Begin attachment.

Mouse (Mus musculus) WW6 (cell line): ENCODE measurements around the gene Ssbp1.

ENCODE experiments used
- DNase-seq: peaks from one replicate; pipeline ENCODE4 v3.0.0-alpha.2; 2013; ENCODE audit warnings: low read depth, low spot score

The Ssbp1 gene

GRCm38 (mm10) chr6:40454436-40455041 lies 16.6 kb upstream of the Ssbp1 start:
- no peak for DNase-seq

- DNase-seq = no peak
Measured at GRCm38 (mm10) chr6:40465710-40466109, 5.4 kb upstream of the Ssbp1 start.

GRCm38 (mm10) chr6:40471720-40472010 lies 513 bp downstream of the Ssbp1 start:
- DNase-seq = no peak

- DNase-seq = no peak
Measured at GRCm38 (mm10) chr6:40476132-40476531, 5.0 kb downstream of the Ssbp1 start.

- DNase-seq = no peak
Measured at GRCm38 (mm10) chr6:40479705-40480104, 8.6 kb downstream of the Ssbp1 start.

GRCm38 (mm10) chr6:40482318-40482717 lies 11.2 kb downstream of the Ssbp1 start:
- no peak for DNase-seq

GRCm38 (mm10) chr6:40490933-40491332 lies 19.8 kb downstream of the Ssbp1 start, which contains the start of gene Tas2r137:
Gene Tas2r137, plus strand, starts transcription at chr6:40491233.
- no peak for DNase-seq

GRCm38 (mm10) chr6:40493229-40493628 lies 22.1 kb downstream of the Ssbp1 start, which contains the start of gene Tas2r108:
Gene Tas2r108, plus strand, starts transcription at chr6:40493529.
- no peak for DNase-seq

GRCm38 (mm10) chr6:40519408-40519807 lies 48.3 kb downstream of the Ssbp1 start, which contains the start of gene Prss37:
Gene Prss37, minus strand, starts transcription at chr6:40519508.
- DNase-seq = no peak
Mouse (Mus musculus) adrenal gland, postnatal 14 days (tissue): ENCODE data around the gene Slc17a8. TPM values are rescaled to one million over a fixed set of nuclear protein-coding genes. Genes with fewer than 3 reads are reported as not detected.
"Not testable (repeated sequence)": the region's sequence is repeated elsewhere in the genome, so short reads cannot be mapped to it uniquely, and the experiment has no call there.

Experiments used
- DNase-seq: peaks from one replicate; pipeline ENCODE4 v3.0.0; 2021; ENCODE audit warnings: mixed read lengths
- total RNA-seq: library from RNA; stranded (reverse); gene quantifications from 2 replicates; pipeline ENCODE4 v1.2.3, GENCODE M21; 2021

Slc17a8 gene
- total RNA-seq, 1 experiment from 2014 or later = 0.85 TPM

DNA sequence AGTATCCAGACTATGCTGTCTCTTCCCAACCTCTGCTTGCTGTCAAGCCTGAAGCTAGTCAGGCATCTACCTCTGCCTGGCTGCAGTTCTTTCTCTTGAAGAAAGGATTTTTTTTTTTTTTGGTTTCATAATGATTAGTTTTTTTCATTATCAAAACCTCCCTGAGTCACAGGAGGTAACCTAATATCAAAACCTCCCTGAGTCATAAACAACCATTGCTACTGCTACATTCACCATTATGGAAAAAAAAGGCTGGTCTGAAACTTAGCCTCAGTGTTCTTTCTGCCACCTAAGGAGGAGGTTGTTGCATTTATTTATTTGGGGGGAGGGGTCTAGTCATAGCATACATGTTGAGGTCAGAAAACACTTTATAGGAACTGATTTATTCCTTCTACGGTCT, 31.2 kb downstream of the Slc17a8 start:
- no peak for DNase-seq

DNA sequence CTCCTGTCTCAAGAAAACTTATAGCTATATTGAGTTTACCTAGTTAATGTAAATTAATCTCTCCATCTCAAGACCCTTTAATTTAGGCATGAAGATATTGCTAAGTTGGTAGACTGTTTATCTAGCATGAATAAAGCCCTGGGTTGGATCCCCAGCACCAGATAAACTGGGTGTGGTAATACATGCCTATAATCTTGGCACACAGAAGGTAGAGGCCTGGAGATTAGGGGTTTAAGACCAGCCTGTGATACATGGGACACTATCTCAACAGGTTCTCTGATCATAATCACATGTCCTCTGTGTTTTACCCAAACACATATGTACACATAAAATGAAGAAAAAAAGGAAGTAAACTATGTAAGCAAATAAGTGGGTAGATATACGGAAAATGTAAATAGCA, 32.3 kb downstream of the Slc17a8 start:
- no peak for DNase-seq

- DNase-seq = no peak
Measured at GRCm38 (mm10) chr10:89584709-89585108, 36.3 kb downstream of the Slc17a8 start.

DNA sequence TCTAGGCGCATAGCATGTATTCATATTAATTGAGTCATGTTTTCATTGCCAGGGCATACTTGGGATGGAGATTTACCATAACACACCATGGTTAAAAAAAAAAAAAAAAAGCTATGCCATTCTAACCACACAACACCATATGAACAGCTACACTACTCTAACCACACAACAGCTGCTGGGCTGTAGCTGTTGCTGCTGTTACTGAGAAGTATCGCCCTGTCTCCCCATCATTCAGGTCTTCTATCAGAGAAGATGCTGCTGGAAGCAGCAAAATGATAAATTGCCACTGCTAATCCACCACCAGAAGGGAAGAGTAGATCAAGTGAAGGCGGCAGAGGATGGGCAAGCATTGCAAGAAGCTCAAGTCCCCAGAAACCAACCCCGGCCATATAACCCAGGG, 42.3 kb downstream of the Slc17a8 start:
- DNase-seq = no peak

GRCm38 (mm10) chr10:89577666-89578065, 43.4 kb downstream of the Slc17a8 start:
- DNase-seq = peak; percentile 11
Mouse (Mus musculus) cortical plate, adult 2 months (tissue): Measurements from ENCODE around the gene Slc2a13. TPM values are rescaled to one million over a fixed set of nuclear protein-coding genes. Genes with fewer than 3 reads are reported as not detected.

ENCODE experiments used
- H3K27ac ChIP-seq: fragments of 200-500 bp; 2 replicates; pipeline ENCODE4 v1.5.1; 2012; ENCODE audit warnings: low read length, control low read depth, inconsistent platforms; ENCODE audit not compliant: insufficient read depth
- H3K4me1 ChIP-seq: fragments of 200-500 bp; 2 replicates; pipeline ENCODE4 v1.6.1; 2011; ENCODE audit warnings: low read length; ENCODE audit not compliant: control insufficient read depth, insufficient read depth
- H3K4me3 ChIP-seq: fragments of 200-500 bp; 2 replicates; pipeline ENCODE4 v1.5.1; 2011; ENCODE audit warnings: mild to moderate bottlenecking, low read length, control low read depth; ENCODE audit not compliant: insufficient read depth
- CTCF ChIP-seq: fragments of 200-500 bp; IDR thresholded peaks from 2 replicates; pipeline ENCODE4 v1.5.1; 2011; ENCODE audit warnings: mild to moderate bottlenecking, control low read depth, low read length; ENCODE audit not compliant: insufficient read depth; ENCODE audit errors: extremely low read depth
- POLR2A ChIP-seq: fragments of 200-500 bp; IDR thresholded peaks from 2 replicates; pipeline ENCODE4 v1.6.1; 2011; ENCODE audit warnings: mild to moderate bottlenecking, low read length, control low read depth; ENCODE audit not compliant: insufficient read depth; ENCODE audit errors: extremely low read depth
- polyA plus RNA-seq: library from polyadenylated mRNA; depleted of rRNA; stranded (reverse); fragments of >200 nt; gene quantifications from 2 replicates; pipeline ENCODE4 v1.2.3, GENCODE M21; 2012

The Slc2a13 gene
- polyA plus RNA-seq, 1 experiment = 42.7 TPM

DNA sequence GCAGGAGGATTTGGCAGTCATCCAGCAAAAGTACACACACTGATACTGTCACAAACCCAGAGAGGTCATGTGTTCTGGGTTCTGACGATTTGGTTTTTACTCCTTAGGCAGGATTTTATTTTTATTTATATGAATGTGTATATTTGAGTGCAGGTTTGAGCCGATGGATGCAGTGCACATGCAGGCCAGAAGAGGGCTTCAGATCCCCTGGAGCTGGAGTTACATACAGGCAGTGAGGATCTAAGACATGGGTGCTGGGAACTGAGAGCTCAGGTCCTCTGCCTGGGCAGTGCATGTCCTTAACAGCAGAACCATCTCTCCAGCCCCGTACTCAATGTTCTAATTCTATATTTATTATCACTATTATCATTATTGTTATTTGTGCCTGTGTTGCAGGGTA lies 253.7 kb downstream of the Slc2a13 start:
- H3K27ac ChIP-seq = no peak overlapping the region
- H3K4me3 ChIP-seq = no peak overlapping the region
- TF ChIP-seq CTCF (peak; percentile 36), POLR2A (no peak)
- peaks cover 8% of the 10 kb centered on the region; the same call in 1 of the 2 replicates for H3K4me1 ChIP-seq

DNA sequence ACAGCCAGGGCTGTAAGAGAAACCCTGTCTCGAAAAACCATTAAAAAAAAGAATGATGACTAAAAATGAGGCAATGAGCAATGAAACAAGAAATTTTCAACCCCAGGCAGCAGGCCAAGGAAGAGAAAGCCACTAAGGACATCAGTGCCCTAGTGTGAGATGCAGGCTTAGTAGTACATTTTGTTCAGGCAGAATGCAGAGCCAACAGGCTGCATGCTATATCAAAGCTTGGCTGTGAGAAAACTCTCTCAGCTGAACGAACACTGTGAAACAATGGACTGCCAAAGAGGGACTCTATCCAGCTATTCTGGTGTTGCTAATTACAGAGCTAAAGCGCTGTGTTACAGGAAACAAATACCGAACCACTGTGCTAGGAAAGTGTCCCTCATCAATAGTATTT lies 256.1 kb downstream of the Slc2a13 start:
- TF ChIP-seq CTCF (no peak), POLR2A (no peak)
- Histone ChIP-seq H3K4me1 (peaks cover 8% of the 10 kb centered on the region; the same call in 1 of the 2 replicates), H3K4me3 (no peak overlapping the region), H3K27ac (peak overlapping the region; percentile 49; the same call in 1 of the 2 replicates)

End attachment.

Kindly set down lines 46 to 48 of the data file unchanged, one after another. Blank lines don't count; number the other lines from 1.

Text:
- H3K4me1 ChIP-seq: fragments of 200-500 bp; 2 replicates; pipeline ENCODE4 v1.6.1; 2011; ENCODE audit warnings: low read length; ENCODE audit not compliant: control insufficient read depth, insufficient read depth
- H3K4me3 ChIP-seq: fragments of 200-500 bp; 2 replicates; pipeline ENCODE4 v1.5.1; 2011; ENCODE audit warnings: mild to moderate bottlenecking, low read length, control low read depth; ENCODE audit not compliant: insufficient read depth
- CTCF ChIP-seq: fragments of 200-500 bp; IDR thresholded peaks from 2 replicates; pipeline ENCODE4 v1.5.1; 2011; ENCODE audit warnings: mild to moderate bottlenecking, control low read depth, low read length; ENCODE audit not compliant: insufficient read depth; ENCODE audit errors: extremely low read depth